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CRYPTOCURRENCY

Bitcoin ends 2020 at record heights

Bitcoin vaulted above $29,000 to reach yet another record level on the last day of 2020, in a fitting end to a groundbreaking year for the world’s largest digital currency. It has advanced almost 50 percent in December, on track for its biggest monthly gain since May 2019. Bitcoin has now quadrupled in value this year amid the global coronavirus pandemic, while the wider Bloomberg Galaxy Crypto Index tracking the largest digital currencies is up about 280 percent as rival coins such as Ether have also rallied. — BLOOMBERG NEWS

INTERNATIONAL

US to ban palm oil shipments over forced labor

The US said it will ban all shipments of palm oil from one of the world’s biggest producers after finding indicators of forced labor and other abuses on plantations that feed into the supply chains of some of America’s most famous food and cosmetic companies. The order against Malaysian-owned Sime Darby Plantation Berhad and its local subsidiaries, joint ventures, and affiliates followed an intensive monthslong investigation by the US Customs and Border Protection’s Office of Trade, said Ana Hinojosa, one of the agency’s executive directors. The order was announced just three months after the federal government slapped the same ban on another Malaysian palm oil giant, FGV Holdings Berhad — the first palm oil company ever targeted by US Customs over concerns about forced labor. — BLOOMBERG NEWS

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COMMODITIES

Sugar notches biggest gains in four years

Sugar headed for the highest annual gain in four years as demand improves and global supply tightens. Key buyers Indonesia and China are ramping up imports of sugar at a time when the market also is contending with a lower crop outlook in Thailand and dry weather concerns in top shipper Brazil. Markets also will keep an eye on domestic ethanol demand in Brazil, a key factor in determining the nation’s sugar production next year. — BLOOMBERG NEWS

CONSUMERS

Americans more pessimistic about economy, virus resurgence

A gauge of US consumer sentiment dropped last week to a four-month low as Americans grew more pessimistic about the state of the national economy and the resurgence of COVID-19 cases. The Bloomberg Consumer Comfort Index fell 2.4 points in the week that included Christmas to 44.6, the lowest since the period ended Aug. 23, data released Thursday showed. The sentiment measure is now only a third of the way back from its pre-pandemic level. — BLOOMBERG NEWS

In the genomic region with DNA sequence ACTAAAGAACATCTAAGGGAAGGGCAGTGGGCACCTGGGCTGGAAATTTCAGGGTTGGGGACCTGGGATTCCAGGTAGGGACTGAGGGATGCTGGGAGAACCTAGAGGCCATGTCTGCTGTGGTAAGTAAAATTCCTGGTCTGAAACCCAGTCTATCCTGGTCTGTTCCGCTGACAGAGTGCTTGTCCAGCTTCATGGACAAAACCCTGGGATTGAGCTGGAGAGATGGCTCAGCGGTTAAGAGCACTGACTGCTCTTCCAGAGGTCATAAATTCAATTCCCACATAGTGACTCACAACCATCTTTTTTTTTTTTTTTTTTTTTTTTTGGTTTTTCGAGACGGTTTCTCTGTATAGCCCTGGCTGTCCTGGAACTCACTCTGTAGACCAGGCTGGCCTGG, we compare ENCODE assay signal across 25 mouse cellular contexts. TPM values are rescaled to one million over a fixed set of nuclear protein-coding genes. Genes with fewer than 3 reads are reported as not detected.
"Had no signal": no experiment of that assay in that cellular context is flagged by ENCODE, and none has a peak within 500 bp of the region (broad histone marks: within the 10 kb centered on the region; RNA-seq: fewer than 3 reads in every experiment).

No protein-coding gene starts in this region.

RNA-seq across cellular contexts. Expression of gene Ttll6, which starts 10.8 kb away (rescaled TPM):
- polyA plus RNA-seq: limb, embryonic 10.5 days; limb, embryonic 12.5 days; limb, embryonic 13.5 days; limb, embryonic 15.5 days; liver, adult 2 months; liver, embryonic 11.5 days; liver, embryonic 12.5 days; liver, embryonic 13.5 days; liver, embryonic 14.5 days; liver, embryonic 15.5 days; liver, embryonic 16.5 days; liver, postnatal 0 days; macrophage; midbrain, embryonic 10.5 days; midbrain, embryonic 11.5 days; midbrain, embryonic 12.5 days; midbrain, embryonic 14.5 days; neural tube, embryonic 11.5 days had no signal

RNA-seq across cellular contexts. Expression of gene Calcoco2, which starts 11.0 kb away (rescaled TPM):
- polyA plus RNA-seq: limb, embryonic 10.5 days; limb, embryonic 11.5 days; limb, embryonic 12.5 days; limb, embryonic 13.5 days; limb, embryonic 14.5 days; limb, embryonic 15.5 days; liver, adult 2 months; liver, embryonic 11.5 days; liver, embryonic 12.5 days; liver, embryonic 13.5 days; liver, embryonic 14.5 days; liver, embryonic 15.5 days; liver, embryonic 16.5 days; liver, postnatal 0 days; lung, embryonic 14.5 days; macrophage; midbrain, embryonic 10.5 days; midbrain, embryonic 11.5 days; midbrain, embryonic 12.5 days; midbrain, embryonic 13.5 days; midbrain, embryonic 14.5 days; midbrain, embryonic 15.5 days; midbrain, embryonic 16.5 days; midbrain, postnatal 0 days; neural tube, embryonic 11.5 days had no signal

HOUSING

Affordability the lowest in 12 years

Record-low mortgage rates were supposed to make it easier for home buyers. Instead, they’ve helped push affordability to a 12-year low. Buyers in the fourth quarter needed to spend almost 30 percent of the average wage to afford a typical house, the biggest share for any three-month period since 2008, according to preliminary figures from Attom Data Solutions. Low borrowing costs, now below 3 percent for a 30-year loan, have spurred a buying frenzy, driving up prices across the country as shoppers compete for a shrinking supply of listings. — BLOOMBERG NEWS

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MORTGAGES

Rates edge up slightly

MCLEAN, Va. — Long-term mortgage rates ticked up slightly this week but remain near record lows as the coronavirus pandemic continues to wreak havoc on the US and global economies. The average rate on the benchmark 30-year fixed-rate home loan rose to 2.67 percent from a record-low 2.66 percent last week, according to mortgage giant Freddie Mac on Thursday. A year ago, it stood at 3.72 percent. The average rate on 15-year fixed-rate loans, popular among homeowners seeking to refinance their mortgages, dipped to 2.17 percent from 2.19 percent last week. A year ago it averaged 3.16 percent. — ASSOCIATED PRESS